July 10, 1933
Paul Krauss, who was born in Coburg on September 16, 1913 and was most recently SS-Hauptsturmführer, reported: “…One day volunteers were wanted for a barracked troop. That meant becoming a soldier! That’s what we young men wanted back then, if not a job, then a soldier. I was also enthusiastic about it. We young SS men,” Krauss had already converted from the Hitler Youth to the SS before 1933, “all reported ourselves, some were sent to Berlin, where the (later) Leibstandarte was set up. I and 6 comrades from my hometown were ordered to Dachau. With more than a hundred comrades from all over Bavaria, I arrived at the Dachau camp, later known as the Dachau concentration camp, on July 10, 1933.
First impression: Depressing – a long gray wall, somewhere in it an iron gate that we drove through. Behind the gate there are barracks fenced in with barbed wire, occasionally an armed guard in green fatigues. In the scorching July heat, the light gravel of the Dachau ground shimmered brightly and stung the eyes white. Dachau had been a large ammunition depot, a powder and ammunition factory during the First World War, was razed by the victors of 1918 and lay fallow for years. We newcomers were housed in an old, empty factory hall, divided into platoons and groups and given the name special training. I was a recruit!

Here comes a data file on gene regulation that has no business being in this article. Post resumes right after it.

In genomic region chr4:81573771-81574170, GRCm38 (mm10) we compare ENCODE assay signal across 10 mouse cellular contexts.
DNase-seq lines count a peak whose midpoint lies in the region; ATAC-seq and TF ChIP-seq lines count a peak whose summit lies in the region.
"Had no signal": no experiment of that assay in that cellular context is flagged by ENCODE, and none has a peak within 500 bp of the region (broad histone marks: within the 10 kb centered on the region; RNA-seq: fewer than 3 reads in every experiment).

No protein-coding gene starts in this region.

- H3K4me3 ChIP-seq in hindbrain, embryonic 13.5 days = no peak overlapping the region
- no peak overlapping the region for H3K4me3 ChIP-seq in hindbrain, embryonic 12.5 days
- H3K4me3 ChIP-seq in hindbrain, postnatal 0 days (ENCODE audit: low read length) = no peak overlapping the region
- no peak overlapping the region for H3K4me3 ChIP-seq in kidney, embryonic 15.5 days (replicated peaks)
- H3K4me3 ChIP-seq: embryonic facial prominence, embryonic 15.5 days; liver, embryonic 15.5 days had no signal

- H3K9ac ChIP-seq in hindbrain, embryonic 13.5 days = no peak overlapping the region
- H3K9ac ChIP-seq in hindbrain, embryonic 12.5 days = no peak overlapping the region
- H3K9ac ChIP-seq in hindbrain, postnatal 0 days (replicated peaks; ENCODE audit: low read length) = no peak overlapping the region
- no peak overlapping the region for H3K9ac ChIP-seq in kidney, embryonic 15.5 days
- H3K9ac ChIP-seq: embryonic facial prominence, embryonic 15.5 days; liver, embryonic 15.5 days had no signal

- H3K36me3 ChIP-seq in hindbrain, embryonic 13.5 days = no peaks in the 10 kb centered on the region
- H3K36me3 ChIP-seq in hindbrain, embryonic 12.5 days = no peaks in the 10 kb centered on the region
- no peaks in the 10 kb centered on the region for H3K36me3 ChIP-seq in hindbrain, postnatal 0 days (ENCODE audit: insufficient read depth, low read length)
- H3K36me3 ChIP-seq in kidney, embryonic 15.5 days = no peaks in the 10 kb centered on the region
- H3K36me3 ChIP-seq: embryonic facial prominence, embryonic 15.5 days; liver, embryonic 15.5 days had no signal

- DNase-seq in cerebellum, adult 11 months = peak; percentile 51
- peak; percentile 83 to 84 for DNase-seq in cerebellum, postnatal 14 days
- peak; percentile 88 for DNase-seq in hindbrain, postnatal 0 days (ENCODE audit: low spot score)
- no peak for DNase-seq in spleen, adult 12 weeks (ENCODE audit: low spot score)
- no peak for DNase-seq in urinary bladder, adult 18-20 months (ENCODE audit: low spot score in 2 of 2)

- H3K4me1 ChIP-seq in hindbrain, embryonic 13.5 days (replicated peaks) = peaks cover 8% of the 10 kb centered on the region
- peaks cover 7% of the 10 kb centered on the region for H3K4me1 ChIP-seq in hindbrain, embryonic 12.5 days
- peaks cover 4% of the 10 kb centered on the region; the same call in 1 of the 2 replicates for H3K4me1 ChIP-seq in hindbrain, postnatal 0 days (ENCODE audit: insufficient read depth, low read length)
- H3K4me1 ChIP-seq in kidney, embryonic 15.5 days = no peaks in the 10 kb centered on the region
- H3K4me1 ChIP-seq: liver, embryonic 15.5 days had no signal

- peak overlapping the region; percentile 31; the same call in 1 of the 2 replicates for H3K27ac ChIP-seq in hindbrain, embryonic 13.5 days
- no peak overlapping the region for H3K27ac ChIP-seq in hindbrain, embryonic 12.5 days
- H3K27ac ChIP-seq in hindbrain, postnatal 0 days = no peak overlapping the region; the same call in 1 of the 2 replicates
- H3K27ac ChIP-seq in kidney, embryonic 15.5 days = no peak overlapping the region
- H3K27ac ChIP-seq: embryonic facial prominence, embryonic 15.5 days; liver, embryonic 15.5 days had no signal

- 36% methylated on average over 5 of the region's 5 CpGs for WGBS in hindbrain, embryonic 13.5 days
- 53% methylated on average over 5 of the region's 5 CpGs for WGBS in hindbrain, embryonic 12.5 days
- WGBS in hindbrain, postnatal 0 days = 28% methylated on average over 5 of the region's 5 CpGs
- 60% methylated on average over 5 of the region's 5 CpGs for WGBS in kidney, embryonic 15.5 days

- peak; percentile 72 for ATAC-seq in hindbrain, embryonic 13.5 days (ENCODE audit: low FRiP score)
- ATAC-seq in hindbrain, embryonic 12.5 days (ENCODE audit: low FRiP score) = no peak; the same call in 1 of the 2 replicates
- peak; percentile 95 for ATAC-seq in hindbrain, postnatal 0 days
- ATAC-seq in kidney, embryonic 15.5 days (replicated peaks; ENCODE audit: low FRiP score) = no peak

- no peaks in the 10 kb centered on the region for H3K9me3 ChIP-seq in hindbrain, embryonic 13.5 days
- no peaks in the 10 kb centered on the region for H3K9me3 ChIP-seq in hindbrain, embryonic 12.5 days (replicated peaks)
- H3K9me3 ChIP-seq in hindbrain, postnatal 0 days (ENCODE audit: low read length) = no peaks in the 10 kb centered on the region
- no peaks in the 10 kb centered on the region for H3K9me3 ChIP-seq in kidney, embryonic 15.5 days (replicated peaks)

Special training because this hundred, as the units were called at the time, only received military training. While the other units also had to provide guard duty around the concentration camp where the political prisoners were housed. Later, after the training, which lasted three months, we also had to do this guard duty – but to make it clear right from the start – not in the concentration camp. This was strictly separated from the part of the camp in which the hundreds were housed. The service in the concentration camp was carried out by SS men who belonged to the commandant’s office, not to the troops.